Trigger warnings in Gun Play stir campus opinions

COURTNEY SMITH
STAFF WRITER

Two weeks ago, Gunplay debuted on Alma College Campus. This unique theatrical work was produced entirely by the students of Dr. Joanne Gilbert’s Performing Advocacy class the previous semester, and was directed by Dr. GIlbert herself.

Gunplay highlights the byproducts of gun violence in America. The plotline addresses themes of school shootings, police brutality, domestic violence and suicide.

Because the portrayal of topics such as these can be upsetting to audience members, trigger warnings were issued before the production began.

“The posters for the show featured a stylized graphic of an AR-15 and a message in large font that read: WARNING: ADULT CONTENT,” said Dr. Gilbert, Charles A. Dana professor of communication.” “I discussed this with Scott Mackenzie, chair of the theatre and dance department, and we agreed that the posters, programs and pre-show audio should all feature this warning due to the subject matter of the production.”

Issuing trigger warnings for a variety of different content has become standardized over the last decade. Trigger warnings allow audience members a chance to prepare themselves for potentially upsetting content. They also provide the audience members a choice to opt out of viewing the production.

“A trigger warning to me means that the content you are about to see will make you feel uncomfortable. If it’s something that would be offensive to viewers – take certain parts of the play for example – I would mention them on the poster and at the start of the show.” said Sophia Lioli, (’22).

Although trigger warnings were issued prior to each of the four productions of Gunplay, some students felt that certain content required a more specified announcement to allow audience members to prepare themselves.

“The suicide scene was deeply disturbing and was not something I thought was going to happen when watching the play in spite of the trigger warnings,” said Lioli.

Others felt that the trigger warnings issued sufficed in preparing the audience for any potentially shocking content, and that the presence of certain content in the play could be inferred prior to the performance.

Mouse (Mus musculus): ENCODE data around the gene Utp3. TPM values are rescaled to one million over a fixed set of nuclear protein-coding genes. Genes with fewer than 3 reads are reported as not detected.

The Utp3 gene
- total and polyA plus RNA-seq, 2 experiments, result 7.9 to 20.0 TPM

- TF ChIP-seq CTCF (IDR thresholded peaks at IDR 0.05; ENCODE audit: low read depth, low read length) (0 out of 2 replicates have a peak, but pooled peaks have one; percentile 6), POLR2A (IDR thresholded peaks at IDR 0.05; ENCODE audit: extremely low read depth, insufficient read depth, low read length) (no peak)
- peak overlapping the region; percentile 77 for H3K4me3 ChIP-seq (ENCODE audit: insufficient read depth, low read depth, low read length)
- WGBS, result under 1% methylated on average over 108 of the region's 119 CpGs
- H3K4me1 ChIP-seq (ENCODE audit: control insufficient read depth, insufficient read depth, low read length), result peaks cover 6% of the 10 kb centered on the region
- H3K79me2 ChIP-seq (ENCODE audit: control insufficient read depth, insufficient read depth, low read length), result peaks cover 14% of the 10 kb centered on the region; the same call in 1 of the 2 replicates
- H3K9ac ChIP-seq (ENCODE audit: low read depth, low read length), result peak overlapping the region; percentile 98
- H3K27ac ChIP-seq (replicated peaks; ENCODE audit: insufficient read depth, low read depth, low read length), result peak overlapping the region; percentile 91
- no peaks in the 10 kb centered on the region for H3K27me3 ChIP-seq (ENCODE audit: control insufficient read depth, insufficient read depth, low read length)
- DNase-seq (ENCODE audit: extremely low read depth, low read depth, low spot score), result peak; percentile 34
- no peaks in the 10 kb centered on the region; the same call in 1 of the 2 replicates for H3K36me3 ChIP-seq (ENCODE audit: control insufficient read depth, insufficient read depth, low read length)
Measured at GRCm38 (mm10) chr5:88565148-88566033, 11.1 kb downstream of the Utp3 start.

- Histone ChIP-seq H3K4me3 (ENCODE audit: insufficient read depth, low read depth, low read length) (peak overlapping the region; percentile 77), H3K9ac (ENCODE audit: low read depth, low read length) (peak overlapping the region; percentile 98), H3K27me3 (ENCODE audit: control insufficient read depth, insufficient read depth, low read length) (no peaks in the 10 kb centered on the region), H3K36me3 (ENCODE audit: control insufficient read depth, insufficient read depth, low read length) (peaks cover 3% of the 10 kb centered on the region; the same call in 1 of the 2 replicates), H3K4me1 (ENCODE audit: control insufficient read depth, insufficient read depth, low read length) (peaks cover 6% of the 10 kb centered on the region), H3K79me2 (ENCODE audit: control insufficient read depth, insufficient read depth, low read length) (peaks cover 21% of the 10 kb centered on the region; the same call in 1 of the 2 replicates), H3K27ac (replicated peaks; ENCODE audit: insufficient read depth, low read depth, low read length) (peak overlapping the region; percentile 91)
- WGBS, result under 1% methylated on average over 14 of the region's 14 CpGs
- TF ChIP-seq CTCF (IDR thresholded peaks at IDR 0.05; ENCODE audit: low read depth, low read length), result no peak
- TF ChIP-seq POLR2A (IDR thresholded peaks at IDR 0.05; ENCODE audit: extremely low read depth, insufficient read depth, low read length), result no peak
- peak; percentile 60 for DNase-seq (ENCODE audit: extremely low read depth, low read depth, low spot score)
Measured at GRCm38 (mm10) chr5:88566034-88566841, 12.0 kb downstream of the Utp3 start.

“The warning for Gunplay was intended to alert potential audiences that the show featured disturbing content. We did not want to be stipulative and describe the entire plot, and believed that the combination of the topic, the title, the warning and the promotion of the show was sufficient to convey to potential audiences that this play was about gun violence.” said Gilbert.

Certain audience members felt that Gunplay could have been produced without some of the more disturbing and graphic content and that the omission of such content would not distort the overall message of the show.

“It would have been better without the suicide scene. I am sure they could have given their message to the audience in a more comfortable way — a way that would not resort to a person committing suicide in the second to final scene,” said Lioli.

However, the producers of Gunplay included vivid, uninhibited content, although it made some feel uncomfortable, in order to make a strong impact on the audience.

“Early on, I told our set designer, Sam Moretti, that I never wanted the audience to feel comfortable because comfort leads to complacency–the opposite of action–and I wanted audiences to leave with the desire to act,” said Gilbert.

In spite of controversy surrounding trigger warnings, Gunplay was the product of dedication of many hardworking individuals and sent a strong message to viewers, which was the desired goal.

“I am incredibly proud of and grateful for the work my students did to create dramatic scenes and represent actual community voices through their interviews, statistical research, writing and performing,” said Gilbert

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